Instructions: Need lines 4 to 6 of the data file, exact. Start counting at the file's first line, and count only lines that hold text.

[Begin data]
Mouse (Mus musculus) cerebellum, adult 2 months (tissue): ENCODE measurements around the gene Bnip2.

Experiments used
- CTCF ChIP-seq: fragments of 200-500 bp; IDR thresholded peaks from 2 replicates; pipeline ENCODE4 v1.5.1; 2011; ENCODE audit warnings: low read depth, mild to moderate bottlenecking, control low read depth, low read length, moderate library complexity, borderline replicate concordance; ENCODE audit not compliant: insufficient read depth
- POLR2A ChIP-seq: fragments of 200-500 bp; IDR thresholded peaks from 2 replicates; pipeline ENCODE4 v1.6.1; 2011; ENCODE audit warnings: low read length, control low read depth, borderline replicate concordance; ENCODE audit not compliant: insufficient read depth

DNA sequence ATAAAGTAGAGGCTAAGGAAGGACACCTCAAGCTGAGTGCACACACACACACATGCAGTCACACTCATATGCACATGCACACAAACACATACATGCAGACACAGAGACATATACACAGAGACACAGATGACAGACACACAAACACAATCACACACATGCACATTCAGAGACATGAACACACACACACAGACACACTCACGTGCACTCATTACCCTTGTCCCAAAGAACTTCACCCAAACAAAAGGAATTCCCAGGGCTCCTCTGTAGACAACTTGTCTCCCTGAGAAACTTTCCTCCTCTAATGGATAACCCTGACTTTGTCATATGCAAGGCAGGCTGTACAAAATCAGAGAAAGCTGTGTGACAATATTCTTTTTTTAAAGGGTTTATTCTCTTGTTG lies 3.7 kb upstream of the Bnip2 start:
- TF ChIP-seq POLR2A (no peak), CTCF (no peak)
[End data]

- POLR2A ChIP-seq: fragments of 200-500 bp; IDR thresholded peaks from 2 replicates; pipeline ENCODE4 v1.6.1; 2011; ENCODE audit warnings: low read length, control low read depth, borderline replicate concordance; ENCODE audit not compliant: insufficient read depth

DNA sequence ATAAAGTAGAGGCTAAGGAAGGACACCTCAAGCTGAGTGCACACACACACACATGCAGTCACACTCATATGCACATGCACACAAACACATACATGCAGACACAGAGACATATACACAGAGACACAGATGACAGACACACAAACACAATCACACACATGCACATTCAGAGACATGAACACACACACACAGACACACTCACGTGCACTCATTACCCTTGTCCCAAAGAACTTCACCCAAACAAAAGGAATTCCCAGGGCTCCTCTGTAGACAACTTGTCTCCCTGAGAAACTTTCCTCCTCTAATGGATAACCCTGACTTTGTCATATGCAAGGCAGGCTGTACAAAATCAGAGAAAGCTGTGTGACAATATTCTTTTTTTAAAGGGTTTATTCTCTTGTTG lies 3.7 kb upstream of the Bnip2 start:
- TF ChIP-seq POLR2A (no peak), CTCF (no peak)